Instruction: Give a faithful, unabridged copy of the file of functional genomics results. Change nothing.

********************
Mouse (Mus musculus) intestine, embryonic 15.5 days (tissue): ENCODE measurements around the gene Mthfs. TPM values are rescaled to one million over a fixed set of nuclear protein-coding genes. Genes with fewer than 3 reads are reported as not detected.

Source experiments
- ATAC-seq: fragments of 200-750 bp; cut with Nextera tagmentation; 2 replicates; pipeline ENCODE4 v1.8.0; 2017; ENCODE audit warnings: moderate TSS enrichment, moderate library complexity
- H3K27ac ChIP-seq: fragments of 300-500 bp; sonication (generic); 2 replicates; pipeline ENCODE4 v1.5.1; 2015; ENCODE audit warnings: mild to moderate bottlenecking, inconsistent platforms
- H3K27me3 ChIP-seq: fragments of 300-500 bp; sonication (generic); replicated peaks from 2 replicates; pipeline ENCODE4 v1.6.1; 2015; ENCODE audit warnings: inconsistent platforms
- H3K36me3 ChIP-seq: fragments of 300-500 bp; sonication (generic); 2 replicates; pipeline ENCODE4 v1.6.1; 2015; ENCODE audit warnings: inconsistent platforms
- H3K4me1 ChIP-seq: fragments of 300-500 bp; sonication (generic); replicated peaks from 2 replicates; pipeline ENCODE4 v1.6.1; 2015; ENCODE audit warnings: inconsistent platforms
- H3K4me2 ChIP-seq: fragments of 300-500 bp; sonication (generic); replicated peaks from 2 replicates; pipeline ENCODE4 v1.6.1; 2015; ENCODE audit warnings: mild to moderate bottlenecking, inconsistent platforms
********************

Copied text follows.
Mouse (Mus musculus) intestine, embryonic 15.5 days (tissue): ENCODE measurements around the gene Mthfs. TPM values are rescaled to one million over a fixed set of nuclear protein-coding genes. Genes with fewer than 3 reads are reported as not detected.

Source experiments
- ATAC-seq: fragments of 200-750 bp; cut with Nextera tagmentation; 2 replicates; pipeline ENCODE4 v1.8.0; 2017; ENCODE audit warnings: moderate TSS enrichment, moderate library complexity
- H3K27ac ChIP-seq: fragments of 300-500 bp; sonication (generic); 2 replicates; pipeline ENCODE4 v1.5.1; 2015; ENCODE audit warnings: mild to moderate bottlenecking, inconsistent platforms
- H3K27me3 ChIP-seq: fragments of 300-500 bp; sonication (generic); replicated peaks from 2 replicates; pipeline ENCODE4 v1.6.1; 2015; ENCODE audit warnings: inconsistent platforms
- H3K36me3 ChIP-seq: fragments of 300-500 bp; sonication (generic); 2 replicates; pipeline ENCODE4 v1.6.1; 2015; ENCODE audit warnings: inconsistent platforms
- H3K4me1 ChIP-seq: fragments of 300-500 bp; sonication (generic); replicated peaks from 2 replicates; pipeline ENCODE4 v1.6.1; 2015; ENCODE audit warnings: inconsistent platforms
- H3K4me2 ChIP-seq: fragments of 300-500 bp; sonication (generic); replicated peaks from 2 replicates; pipeline ENCODE4 v1.6.1; 2015; ENCODE audit warnings: mild to moderate bottlenecking, inconsistent platforms